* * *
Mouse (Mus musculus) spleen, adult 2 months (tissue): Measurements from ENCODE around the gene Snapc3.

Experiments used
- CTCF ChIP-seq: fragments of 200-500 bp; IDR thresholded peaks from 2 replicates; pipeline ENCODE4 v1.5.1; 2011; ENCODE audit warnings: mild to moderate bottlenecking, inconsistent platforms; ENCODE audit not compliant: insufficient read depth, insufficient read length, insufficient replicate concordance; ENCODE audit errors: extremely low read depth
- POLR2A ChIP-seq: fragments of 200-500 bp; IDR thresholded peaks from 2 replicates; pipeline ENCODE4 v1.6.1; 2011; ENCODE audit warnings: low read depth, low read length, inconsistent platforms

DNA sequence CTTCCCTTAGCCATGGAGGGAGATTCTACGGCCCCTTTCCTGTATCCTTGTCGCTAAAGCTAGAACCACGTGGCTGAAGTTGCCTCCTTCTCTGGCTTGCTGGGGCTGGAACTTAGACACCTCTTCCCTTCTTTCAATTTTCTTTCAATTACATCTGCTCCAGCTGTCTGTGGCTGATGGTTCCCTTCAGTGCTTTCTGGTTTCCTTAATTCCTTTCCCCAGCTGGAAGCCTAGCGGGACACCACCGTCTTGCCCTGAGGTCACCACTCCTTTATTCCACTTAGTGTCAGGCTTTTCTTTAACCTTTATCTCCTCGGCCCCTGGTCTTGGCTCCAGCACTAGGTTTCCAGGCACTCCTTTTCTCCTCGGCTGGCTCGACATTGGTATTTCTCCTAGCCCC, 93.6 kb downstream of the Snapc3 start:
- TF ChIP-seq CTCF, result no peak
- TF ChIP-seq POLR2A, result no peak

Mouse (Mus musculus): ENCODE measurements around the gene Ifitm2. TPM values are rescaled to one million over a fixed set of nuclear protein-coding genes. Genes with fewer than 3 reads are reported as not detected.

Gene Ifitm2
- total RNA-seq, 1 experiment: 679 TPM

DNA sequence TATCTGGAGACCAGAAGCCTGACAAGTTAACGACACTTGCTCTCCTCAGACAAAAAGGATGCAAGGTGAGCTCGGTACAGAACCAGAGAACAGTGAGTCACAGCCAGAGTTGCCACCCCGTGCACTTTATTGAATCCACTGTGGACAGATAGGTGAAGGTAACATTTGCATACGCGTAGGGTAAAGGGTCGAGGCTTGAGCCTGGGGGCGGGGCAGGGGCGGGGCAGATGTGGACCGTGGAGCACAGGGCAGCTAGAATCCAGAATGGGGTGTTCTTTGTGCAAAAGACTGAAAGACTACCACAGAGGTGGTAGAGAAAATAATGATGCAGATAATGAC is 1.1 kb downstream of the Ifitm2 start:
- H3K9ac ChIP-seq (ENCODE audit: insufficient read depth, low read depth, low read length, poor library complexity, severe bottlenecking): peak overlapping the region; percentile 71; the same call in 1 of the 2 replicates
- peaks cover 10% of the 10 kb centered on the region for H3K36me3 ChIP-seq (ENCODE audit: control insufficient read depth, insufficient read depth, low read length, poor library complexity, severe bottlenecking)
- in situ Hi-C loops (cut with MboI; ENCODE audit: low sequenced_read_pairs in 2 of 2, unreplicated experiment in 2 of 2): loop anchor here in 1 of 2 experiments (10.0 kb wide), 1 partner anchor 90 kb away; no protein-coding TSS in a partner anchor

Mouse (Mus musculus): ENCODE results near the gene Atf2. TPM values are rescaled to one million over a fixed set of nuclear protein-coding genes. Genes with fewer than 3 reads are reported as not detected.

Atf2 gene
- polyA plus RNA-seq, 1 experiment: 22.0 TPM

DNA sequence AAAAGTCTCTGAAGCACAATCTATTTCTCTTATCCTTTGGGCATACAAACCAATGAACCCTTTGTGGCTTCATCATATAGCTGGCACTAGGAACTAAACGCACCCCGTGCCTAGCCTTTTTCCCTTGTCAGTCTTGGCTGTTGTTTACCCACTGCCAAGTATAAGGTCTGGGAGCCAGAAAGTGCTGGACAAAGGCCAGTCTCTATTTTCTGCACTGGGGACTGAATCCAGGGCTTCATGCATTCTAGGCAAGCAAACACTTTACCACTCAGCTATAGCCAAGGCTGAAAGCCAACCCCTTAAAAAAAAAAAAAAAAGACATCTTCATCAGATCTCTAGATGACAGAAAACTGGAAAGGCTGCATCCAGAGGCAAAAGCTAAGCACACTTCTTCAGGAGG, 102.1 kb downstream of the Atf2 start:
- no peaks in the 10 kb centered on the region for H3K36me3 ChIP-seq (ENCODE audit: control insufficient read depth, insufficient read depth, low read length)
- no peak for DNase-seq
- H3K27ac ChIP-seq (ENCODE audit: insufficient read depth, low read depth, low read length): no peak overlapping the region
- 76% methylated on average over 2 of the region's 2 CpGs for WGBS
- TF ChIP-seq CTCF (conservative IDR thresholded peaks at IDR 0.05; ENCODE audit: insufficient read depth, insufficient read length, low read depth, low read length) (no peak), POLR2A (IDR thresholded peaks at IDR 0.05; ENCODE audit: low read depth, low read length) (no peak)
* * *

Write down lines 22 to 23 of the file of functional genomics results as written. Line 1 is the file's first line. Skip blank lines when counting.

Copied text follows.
- 76% methylated on average over 2 of the region's 2 CpGs for WGBS
- TF ChIP-seq CTCF (conservative IDR thresholded peaks at IDR 0.05; ENCODE audit: insufficient read depth, insufficient read length, low read depth, low read length) (no peak), POLR2A (IDR thresholded peaks at IDR 0.05; ENCODE audit: low read depth, low read length) (no peak)